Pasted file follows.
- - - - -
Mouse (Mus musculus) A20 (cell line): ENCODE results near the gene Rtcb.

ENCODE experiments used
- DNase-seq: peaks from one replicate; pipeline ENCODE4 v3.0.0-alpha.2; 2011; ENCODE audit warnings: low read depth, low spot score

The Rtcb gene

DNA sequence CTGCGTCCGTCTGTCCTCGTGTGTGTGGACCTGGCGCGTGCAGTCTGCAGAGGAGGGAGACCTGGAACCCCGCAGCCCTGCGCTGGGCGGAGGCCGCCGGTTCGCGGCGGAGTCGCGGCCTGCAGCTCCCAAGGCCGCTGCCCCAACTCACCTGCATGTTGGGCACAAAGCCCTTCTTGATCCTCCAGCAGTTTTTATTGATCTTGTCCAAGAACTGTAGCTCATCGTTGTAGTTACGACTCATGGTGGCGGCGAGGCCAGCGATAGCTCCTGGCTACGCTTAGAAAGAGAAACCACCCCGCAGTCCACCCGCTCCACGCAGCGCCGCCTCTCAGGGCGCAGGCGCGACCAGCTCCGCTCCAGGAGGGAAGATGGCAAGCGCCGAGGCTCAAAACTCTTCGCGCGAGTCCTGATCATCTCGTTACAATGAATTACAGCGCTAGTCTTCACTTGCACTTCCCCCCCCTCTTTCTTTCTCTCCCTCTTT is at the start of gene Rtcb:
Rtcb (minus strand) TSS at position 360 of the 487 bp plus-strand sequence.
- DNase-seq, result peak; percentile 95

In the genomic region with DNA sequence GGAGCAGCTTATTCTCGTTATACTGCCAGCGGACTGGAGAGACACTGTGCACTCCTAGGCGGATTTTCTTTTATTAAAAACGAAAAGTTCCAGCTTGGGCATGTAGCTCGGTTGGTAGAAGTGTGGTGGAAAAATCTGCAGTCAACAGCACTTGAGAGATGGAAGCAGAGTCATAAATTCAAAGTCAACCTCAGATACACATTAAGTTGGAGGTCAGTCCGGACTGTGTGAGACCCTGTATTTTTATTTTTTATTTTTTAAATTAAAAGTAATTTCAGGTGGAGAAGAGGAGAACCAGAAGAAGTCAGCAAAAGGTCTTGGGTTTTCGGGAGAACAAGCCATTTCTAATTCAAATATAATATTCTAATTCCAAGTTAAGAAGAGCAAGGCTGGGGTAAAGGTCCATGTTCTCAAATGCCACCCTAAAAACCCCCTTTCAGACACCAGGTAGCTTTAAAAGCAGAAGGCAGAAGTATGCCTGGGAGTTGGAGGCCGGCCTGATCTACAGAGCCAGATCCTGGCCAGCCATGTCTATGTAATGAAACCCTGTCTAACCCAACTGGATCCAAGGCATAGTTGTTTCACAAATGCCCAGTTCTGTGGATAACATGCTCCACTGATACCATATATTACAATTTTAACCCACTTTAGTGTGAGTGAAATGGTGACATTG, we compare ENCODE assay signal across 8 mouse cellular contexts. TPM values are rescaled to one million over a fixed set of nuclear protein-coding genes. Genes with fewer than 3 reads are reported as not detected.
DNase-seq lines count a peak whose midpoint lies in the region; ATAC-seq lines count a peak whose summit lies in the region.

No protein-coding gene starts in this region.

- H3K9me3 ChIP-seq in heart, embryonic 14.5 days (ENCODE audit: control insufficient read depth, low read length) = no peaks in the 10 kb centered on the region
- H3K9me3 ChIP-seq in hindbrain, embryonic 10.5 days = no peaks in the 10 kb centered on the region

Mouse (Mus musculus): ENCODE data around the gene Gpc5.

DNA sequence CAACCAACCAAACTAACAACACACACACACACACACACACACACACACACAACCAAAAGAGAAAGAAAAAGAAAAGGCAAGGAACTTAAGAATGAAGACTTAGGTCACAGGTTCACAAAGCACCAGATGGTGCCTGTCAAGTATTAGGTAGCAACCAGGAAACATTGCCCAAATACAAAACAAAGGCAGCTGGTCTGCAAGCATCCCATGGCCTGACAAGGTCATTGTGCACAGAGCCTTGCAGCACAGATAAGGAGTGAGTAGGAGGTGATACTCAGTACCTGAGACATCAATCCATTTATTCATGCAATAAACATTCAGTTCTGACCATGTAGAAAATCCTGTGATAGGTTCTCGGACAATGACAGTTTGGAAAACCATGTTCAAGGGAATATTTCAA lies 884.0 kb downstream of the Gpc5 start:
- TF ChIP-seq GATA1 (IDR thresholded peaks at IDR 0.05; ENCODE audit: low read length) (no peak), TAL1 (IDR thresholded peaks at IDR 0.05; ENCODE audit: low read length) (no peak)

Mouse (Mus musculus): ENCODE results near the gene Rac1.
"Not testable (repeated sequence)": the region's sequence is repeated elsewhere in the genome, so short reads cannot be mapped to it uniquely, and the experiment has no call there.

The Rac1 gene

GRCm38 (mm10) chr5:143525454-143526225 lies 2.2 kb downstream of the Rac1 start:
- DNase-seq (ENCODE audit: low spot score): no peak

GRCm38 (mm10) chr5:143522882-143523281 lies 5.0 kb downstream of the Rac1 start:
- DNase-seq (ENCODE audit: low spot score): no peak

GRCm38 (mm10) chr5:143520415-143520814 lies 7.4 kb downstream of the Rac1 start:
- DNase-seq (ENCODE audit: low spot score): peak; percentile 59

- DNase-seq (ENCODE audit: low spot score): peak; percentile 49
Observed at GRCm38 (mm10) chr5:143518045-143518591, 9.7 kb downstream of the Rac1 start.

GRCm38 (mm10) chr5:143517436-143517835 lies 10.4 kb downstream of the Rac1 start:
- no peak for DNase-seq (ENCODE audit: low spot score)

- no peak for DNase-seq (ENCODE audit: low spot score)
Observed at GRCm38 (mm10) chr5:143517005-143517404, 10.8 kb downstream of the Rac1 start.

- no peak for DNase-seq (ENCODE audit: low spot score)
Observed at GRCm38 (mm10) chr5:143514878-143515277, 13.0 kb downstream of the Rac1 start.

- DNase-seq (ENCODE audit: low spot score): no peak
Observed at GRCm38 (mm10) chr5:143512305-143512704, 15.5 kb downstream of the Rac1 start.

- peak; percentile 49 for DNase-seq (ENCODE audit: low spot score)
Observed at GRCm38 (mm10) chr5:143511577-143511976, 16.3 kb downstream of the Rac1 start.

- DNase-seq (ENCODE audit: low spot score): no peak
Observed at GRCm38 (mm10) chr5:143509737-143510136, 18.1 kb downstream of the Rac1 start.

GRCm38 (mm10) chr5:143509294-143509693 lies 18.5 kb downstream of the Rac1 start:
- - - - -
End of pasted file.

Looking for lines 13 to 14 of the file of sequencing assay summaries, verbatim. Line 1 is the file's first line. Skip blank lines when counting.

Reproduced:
Mouse (Mus musculus): ENCODE data around the gene Gpc5.

DNA sequence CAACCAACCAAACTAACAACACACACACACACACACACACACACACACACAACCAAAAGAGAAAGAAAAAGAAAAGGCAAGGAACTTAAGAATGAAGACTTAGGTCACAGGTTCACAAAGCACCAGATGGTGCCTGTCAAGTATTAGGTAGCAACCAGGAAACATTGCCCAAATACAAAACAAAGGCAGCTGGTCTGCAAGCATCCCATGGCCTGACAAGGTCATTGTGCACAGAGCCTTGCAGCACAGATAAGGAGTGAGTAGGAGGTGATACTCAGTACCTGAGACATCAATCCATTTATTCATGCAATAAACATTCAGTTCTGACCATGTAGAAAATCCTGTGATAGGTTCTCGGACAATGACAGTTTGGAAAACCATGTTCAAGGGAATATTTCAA lies 884.0 kb downstream of the Gpc5 start: